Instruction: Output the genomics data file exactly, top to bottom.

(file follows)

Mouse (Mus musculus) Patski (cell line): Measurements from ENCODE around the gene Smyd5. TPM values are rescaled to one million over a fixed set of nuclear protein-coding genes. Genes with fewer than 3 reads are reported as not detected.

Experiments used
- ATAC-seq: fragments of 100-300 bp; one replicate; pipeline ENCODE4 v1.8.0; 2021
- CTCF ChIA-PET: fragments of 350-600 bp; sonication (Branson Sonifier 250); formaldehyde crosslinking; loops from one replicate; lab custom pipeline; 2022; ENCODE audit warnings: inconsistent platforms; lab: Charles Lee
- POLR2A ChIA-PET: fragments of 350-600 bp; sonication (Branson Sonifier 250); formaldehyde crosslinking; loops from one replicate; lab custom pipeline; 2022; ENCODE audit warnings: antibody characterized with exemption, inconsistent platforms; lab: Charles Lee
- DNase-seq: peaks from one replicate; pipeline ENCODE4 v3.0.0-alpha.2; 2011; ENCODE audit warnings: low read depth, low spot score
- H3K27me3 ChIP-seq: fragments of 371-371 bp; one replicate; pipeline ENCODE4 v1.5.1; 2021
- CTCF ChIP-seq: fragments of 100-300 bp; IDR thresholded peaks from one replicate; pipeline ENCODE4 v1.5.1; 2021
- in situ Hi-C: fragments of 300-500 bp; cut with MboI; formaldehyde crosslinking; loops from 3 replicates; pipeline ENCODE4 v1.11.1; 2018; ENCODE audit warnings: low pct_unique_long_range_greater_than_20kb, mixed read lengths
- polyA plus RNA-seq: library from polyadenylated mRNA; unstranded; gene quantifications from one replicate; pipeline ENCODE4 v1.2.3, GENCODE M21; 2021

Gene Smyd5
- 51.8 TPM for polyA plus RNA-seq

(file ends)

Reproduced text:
Mouse (Mus musculus) Patski (cell line): Measurements from ENCODE around the gene Smyd5. TPM values are rescaled to one million over a fixed set of nuclear protein-coding genes. Genes with fewer than 3 reads are reported as not detected.

Experiments used
- ATAC-seq: fragments of 100-300 bp; one replicate; pipeline ENCODE4 v1.8.0; 2021
- CTCF ChIA-PET: fragments of 350-600 bp; sonication (Branson Sonifier 250); formaldehyde crosslinking; loops from one replicate; lab custom pipeline; 2022; ENCODE audit warnings: inconsistent platforms; lab: Charles Lee
- POLR2A ChIA-PET: fragments of 350-600 bp; sonication (Branson Sonifier 250); formaldehyde crosslinking; loops from one replicate; lab custom pipeline; 2022; ENCODE audit warnings: antibody characterized with exemption, inconsistent platforms; lab: Charles Lee
- DNase-seq: peaks from one replicate; pipeline ENCODE4 v3.0.0-alpha.2; 2011; ENCODE audit warnings: low read depth, low spot score
- H3K27me3 ChIP-seq: fragments of 371-371 bp; one replicate; pipeline ENCODE4 v1.5.1; 2021
- CTCF ChIP-seq: fragments of 100-300 bp; IDR thresholded peaks from one replicate; pipeline ENCODE4 v1.5.1; 2021
- in situ Hi-C: fragments of 300-500 bp; cut with MboI; formaldehyde crosslinking; loops from 3 replicates; pipeline ENCODE4 v1.11.1; 2018; ENCODE audit warnings: low pct_unique_long_range_greater_than_20kb, mixed read lengths
- polyA plus RNA-seq: library from polyadenylated mRNA; unstranded; gene quantifications from one replicate; pipeline ENCODE4 v1.2.3, GENCODE M21; 2021

Gene Smyd5
- 51.8 TPM for polyA plus RNA-seq